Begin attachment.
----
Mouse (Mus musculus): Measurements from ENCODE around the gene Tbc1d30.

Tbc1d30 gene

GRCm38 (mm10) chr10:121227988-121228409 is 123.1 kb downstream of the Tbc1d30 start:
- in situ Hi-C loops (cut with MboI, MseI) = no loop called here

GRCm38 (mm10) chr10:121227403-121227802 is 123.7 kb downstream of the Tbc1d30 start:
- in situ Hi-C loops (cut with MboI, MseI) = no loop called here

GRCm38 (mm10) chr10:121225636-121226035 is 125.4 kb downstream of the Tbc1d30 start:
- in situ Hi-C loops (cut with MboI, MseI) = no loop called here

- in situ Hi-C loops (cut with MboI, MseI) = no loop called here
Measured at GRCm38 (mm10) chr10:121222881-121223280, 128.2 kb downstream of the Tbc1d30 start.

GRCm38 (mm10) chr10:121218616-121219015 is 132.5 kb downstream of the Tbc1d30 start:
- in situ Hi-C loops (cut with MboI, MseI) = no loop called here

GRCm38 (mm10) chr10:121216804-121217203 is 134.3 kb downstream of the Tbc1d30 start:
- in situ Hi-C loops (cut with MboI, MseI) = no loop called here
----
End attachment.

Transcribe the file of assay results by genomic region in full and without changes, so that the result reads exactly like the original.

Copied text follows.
Mouse (Mus musculus): Measurements from ENCODE around the gene Tbc1d30.

Tbc1d30 gene

GRCm38 (mm10) chr10:121227988-121228409 is 123.1 kb downstream of the Tbc1d30 start:
- in situ Hi-C loops (cut with MboI, MseI) = no loop called here

GRCm38 (mm10) chr10:121227403-121227802 is 123.7 kb downstream of the Tbc1d30 start:
- in situ Hi-C loops (cut with MboI, MseI) = no loop called here

GRCm38 (mm10) chr10:121225636-121226035 is 125.4 kb downstream of the Tbc1d30 start:
- in situ Hi-C loops (cut with MboI, MseI) = no loop called here

- in situ Hi-C loops (cut with MboI, MseI) = no loop called here
Measured at GRCm38 (mm10) chr10:121222881-121223280, 128.2 kb downstream of the Tbc1d30 start.

GRCm38 (mm10) chr10:121218616-121219015 is 132.5 kb downstream of the Tbc1d30 start:
- in situ Hi-C loops (cut with MboI, MseI) = no loop called here

GRCm38 (mm10) chr10:121216804-121217203 is 134.3 kb downstream of the Tbc1d30 start:
- in situ Hi-C loops (cut with MboI, MseI) = no loop called here